More than 300m people suffer from depression around the world. Of those, about 7% are people over the age of 60. For older people, there are many challenges when it comes to identifying and treating depression. This is because older people may be less likely to seek help, and some may fail to realise that low mood is not a natural part of ageing – particularly because older age is associated with increasing physical illness and impairment.
Depression is usually treated with talk therapy, antidepressants or a combination of both. But prescriptions for antidepressants have risen dramatically in the past two decades, more than doubling in the past ten years. Many healthcare professionals are concerned that these drugs are being overprescribed.
In a recent study we looked at people over the age of 65 and found that while the number of older people diagnosed with depression hadn’t changed over 20 years, the number of people taking antidepressants had increased.
We found little change in the proportion of people over 65 with depression – it fell from 8% in 1991 to just under 7% in 2011. But we found that during this time, the use of antidepressants in the same age group increased from 4% to just under 11%.
Our findings were conducted as part of two large UK population studies looking at dementia and cognitive decline in people over the age of 65. The study began in 1989 and was carried out 20 years apart. We looked at people in Cambridgeshire, Newcastle and Nottingham.
We interviewed more than 7,500 people aged 65 years and older in the early 1990s and, 20 years later, another group of 7,500 people in the same age group. The study includes older people living in their own homes and people living in care homes.
Because there have been changes in the past 20 years to the way depression is measured and diagnosed, it can make it difficult to identify real differences in the prevalence of depression across time. To address this, we used identical interviews and diagnostic methods both times.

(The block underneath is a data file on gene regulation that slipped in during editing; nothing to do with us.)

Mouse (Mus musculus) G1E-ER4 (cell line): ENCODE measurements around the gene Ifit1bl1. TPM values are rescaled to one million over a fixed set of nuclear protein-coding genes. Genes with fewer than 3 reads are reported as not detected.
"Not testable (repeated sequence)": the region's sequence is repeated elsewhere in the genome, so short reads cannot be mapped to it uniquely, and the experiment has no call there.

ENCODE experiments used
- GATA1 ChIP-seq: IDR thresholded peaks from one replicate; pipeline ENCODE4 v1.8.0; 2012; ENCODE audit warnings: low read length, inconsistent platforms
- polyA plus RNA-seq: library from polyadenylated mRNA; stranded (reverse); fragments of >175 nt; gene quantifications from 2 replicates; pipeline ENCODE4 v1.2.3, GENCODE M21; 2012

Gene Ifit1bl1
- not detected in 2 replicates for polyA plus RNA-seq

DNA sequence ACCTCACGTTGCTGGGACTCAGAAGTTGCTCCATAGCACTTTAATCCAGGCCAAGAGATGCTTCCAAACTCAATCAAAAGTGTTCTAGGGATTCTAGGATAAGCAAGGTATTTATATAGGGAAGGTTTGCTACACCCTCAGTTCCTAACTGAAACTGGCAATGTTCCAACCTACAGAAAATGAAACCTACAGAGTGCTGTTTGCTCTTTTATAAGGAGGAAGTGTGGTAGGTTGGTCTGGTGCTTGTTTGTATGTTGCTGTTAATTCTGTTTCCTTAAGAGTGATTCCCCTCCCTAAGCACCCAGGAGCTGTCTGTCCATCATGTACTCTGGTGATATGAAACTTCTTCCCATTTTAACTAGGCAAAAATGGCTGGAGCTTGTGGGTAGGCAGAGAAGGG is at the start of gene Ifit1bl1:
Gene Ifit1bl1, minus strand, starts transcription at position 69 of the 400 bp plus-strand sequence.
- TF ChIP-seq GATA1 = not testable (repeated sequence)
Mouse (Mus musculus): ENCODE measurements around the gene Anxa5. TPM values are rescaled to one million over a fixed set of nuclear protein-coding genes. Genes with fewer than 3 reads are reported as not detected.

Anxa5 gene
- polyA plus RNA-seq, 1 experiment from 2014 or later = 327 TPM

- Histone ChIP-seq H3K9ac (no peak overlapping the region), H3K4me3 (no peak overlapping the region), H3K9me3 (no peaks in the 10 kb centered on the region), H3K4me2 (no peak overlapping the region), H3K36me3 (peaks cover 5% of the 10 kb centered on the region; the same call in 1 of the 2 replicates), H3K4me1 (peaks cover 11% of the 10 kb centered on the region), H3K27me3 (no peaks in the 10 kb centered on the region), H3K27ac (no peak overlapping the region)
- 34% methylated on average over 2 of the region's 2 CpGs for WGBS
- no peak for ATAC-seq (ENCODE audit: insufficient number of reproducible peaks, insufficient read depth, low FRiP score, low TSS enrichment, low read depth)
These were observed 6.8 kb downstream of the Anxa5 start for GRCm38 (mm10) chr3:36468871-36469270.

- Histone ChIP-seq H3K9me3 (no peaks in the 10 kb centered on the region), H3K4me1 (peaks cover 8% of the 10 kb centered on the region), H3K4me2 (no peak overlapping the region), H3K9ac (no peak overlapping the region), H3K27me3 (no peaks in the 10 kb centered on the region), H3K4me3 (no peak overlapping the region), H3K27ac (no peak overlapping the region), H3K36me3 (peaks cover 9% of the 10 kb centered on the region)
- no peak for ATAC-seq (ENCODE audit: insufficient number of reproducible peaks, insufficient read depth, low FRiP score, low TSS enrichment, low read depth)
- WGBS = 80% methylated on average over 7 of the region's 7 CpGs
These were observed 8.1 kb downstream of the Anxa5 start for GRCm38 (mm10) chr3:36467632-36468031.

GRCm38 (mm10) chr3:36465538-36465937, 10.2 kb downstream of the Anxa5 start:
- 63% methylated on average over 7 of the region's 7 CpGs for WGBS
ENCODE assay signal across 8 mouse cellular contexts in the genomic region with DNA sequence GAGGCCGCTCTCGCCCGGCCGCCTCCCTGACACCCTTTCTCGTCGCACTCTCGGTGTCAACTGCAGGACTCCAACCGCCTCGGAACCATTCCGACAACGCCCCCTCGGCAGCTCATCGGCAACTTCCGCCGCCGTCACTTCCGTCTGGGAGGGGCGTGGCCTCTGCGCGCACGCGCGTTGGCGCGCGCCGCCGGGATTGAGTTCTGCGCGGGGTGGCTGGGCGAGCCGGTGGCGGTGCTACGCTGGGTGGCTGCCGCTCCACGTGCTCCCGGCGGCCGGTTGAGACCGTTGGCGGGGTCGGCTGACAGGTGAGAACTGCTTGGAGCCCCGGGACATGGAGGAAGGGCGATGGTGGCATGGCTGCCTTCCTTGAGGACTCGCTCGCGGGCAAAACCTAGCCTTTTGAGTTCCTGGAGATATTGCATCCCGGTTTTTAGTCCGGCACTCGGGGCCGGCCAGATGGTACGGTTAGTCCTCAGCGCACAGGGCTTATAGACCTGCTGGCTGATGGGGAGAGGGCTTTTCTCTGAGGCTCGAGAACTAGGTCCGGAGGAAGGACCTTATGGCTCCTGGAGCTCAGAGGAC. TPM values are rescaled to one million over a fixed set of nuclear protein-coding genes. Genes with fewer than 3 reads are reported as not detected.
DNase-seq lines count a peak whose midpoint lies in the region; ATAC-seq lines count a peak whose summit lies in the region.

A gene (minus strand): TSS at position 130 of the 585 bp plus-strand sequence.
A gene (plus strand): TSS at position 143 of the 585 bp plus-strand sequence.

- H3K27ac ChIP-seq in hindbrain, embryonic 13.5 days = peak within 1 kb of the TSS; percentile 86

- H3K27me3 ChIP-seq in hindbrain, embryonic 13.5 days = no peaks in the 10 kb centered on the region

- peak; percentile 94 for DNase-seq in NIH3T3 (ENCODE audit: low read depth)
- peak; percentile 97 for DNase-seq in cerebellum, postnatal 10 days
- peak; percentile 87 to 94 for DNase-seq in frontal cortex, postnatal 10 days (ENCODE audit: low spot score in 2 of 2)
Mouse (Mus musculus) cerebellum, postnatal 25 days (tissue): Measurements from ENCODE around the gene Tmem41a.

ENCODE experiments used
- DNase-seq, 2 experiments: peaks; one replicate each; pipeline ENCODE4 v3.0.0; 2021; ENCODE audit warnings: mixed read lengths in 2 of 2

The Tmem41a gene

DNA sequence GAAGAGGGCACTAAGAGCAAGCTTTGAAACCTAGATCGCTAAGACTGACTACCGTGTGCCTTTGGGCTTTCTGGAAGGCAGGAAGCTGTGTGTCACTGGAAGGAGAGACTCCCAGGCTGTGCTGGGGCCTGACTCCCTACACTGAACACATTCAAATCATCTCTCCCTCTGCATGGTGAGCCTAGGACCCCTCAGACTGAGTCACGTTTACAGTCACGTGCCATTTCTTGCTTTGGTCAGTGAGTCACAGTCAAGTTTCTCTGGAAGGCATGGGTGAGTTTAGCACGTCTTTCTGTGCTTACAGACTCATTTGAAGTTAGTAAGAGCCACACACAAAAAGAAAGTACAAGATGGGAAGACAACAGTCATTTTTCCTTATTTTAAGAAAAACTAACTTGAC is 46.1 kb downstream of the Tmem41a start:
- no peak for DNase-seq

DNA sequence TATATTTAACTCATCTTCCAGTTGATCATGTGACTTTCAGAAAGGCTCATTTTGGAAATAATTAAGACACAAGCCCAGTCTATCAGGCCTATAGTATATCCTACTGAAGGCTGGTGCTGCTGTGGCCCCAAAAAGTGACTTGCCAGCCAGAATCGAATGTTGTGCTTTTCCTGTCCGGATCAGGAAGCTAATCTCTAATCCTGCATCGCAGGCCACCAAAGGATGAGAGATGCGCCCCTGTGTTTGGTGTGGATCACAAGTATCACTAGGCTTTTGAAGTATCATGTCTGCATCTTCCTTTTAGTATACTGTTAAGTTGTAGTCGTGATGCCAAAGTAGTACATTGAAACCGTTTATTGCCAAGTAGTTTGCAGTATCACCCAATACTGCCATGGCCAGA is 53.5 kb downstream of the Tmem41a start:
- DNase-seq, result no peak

We asked our participants about their health, daily activities, use of health and social care services, and the drugs they were taking. The questionnaires were administered by trained interviewers using standardised questions to ensure reliability. We also used a standardised interview process to see if participants had symptoms of depression.
These responses were then analysed using a clinical algorithm that could see whether participants met a moderate or severe level of depression diagnosis (as opposed to mild depression, which is characterised by minor mood symptoms such as loss of energy, interest or enjoyment). Moderate or severe level depression are characterised by feeling worthless, having self-esteem issues – and severe cases might also experience hallucinations and have suicidal thoughts or behaviours.
Depression affected around one in ten older people living in care homes. This was unchanged between then two studies, despite a rise in the number of people in care homes who had dementia, and a smaller proportion of the population overall living in care. But antidepressants were used by 32% of care home residents at the time of the second study – a fourfold increase over two decades from 8% in 1991.
Women – and people who lived in more socially deprived areas – were more at risk of depression and more likely to be taking antidepressants. In both 1991 and 2011, our study showed that most of the people diagnosed with depression across the whole population weren’t receiving antidepressants. We also found that most of those prescribed antidepressants weren’t depressed according to our criteria of moderate or severe depression.
Greater antidepressant use
There are several possible explanations for antidepressant use nearly trebling in the past 20 years. However, because our study was observational, we can’t be sure why some people weren’t being treated for their depression. This could be because treatment wasn’t offered, or accepted by the patient. It might also be because antidepressants had been unsuccessful in the past.
We also found that some participants were taking antidepressants even though they weren’t depressed. This might be because their antidepressants are treating their depression successfully. But it might also be the case that antidepressants have been prescribed to treat mild depression which would not be classified as “depressed” in our study.
It’s only relatively recently that there has been evidence to support the use of antidepressants in depression in its milder form. Another reason for the jump in antidepressant use might be because some types of antidepressants are used in the treatment of other conditions, including pain and sleep problems.
Our study has shown that over two decades, large increases in the use of antidepressants don’t appear to be associated with a change in the number of people diagnosed with late-life depression.
Written by Antony Arthur, Professor of Nursing Science, School of Health Sciences, University of East Anglia